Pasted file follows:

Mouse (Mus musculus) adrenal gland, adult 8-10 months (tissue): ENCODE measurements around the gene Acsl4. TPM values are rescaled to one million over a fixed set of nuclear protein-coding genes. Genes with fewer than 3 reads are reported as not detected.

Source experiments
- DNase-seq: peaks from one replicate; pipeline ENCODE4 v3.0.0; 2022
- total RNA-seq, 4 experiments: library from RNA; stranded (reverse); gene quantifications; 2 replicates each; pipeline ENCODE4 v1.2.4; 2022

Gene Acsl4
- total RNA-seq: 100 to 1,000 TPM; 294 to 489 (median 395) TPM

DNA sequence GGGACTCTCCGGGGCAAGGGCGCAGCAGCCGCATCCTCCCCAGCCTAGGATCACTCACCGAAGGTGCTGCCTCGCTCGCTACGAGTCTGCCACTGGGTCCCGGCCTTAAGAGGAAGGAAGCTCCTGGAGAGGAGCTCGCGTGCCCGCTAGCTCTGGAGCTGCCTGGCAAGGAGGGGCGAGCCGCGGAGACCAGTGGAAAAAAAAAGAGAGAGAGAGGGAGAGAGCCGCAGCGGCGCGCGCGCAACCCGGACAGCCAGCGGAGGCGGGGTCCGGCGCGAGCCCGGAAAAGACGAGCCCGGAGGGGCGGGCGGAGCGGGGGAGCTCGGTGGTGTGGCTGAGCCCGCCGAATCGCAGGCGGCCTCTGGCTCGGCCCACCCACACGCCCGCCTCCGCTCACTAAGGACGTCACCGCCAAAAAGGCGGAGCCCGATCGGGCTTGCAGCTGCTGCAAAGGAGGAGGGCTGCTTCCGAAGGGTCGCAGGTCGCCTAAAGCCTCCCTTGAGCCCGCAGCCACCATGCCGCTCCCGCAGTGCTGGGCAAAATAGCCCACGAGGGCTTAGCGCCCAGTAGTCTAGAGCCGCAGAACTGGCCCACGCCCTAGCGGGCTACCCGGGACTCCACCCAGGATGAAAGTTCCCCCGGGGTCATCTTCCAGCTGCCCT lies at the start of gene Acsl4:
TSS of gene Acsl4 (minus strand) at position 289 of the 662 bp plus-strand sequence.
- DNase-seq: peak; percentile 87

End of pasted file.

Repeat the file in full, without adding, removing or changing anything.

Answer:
Mouse (Mus musculus) adrenal gland, adult 8-10 months (tissue): ENCODE measurements around the gene Acsl4. TPM values are rescaled to one million over a fixed set of nuclear protein-coding genes. Genes with fewer than 3 reads are reported as not detected.

Source experiments
- DNase-seq: peaks from one replicate; pipeline ENCODE4 v3.0.0; 2022
- total RNA-seq, 4 experiments: library from RNA; stranded (reverse); gene quantifications; 2 replicates each; pipeline ENCODE4 v1.2.4; 2022

Gene Acsl4
- total RNA-seq: 100 to 1,000 TPM; 294 to 489 (median 395) TPM

DNA sequence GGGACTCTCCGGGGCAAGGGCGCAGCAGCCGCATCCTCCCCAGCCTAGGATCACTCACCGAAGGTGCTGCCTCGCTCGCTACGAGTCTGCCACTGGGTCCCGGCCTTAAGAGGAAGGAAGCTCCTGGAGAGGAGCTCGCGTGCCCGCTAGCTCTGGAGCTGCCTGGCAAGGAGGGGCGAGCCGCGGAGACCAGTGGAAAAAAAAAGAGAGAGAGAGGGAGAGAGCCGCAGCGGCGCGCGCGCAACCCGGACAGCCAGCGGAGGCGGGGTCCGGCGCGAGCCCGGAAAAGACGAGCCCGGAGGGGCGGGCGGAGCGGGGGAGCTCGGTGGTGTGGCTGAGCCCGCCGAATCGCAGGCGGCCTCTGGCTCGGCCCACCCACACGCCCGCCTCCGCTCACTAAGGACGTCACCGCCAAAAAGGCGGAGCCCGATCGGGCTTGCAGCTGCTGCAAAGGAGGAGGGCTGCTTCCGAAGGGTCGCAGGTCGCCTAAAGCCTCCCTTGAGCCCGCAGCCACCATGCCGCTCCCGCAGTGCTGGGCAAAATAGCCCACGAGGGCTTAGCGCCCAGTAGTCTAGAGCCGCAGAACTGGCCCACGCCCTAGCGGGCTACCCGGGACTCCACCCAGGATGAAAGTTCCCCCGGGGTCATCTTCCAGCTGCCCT lies at the start of gene Acsl4:
TSS of gene Acsl4 (minus strand) at position 289 of the 662 bp plus-strand sequence.
- DNase-seq: peak; percentile 87